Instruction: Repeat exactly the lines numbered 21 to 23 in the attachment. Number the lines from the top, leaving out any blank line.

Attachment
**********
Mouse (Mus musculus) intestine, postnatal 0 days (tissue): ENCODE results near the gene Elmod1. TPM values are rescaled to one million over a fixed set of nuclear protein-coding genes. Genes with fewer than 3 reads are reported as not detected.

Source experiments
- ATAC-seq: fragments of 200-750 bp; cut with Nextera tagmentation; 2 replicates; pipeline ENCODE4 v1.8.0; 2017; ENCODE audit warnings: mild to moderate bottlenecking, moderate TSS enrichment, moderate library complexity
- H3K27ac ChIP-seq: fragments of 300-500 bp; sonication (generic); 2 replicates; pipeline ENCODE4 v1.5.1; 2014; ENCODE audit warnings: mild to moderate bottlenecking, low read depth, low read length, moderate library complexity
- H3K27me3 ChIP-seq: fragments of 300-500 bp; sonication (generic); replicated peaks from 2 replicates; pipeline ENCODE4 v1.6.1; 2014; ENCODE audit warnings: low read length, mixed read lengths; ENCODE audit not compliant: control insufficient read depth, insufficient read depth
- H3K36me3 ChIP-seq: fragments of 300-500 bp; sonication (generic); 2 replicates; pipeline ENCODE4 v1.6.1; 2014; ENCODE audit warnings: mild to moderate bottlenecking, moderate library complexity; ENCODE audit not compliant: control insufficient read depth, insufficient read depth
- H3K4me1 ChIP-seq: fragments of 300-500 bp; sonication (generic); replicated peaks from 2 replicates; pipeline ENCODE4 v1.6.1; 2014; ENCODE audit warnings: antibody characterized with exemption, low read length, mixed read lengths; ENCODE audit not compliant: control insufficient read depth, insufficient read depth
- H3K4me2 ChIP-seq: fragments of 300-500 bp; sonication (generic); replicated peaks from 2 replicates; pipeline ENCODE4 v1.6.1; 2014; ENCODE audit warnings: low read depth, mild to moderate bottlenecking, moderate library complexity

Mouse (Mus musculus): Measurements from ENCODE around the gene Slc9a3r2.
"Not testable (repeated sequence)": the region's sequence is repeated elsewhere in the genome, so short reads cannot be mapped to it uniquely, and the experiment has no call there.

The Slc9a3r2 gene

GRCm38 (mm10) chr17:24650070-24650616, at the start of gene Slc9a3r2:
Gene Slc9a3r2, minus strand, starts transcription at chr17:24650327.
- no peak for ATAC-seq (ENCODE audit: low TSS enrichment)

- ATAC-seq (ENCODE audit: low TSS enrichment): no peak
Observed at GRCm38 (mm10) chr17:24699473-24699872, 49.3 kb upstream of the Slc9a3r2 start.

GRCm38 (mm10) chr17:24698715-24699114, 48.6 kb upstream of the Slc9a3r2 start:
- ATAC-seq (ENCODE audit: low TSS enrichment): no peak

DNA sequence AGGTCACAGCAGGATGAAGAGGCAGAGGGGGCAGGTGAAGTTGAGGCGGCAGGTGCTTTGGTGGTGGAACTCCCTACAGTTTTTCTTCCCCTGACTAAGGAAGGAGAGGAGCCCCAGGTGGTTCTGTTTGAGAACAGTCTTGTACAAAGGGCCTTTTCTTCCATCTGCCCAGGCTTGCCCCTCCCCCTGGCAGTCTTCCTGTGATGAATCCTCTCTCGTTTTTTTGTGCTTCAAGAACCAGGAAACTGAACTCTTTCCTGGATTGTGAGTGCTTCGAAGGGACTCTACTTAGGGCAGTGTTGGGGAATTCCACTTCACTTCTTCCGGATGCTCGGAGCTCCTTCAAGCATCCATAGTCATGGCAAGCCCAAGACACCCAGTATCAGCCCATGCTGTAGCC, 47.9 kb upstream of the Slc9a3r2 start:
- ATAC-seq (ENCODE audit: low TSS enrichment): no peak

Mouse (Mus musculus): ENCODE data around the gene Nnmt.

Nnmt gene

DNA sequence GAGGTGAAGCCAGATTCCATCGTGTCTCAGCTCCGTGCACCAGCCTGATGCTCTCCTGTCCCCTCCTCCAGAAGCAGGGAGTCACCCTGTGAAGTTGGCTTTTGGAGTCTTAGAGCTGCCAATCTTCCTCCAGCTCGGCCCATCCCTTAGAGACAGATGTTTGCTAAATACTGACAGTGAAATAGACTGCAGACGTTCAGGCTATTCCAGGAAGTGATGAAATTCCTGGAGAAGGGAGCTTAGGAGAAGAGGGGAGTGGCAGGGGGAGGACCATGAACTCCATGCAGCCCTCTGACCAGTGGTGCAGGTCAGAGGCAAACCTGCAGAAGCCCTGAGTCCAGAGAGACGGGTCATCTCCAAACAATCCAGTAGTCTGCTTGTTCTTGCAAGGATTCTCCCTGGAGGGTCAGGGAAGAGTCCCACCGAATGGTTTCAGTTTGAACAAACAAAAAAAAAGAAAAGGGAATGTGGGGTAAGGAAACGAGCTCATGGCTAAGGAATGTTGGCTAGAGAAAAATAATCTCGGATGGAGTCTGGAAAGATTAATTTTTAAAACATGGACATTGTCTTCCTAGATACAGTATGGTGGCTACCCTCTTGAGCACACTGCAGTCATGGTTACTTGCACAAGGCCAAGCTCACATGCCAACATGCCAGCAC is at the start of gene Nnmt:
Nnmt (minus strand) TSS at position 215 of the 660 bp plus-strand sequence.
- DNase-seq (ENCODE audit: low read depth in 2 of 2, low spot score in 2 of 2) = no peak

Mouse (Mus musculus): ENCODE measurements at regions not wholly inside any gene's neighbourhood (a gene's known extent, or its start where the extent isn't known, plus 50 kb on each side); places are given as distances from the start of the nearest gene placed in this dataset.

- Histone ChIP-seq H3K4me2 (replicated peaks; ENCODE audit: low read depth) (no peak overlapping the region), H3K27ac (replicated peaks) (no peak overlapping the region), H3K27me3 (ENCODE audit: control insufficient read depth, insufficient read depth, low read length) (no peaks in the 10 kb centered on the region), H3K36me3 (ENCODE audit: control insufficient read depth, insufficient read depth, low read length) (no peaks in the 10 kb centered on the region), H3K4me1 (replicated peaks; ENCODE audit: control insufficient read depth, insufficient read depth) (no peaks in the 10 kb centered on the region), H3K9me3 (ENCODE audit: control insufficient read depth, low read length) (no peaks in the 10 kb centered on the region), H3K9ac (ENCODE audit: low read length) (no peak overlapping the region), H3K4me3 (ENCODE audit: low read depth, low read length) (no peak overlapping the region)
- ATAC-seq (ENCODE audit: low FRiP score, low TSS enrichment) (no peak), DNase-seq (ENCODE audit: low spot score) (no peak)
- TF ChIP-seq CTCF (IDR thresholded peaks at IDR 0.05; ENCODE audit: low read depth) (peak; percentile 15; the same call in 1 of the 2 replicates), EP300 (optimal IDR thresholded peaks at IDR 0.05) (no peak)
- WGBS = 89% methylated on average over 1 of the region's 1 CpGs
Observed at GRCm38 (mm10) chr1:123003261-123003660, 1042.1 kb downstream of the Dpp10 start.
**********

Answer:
Mouse (Mus musculus): ENCODE data around the gene Nnmt.

Nnmt gene

DNA sequence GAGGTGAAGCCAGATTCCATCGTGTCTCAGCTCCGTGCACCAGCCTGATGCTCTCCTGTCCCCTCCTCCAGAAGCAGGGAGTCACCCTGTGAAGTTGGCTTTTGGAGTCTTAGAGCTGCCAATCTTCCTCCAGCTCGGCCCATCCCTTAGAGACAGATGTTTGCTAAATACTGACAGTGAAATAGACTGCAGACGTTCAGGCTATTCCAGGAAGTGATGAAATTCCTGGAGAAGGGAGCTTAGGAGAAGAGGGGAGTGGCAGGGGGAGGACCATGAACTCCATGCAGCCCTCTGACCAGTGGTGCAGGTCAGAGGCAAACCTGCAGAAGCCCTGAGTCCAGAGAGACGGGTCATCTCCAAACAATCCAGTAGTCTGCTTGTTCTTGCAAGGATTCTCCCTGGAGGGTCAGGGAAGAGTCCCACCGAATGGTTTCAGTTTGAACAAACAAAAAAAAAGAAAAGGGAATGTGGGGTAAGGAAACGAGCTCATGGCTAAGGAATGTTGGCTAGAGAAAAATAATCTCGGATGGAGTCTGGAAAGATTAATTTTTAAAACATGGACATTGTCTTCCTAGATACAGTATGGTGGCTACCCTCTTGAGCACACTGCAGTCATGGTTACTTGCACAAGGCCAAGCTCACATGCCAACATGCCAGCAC is at the start of gene Nnmt: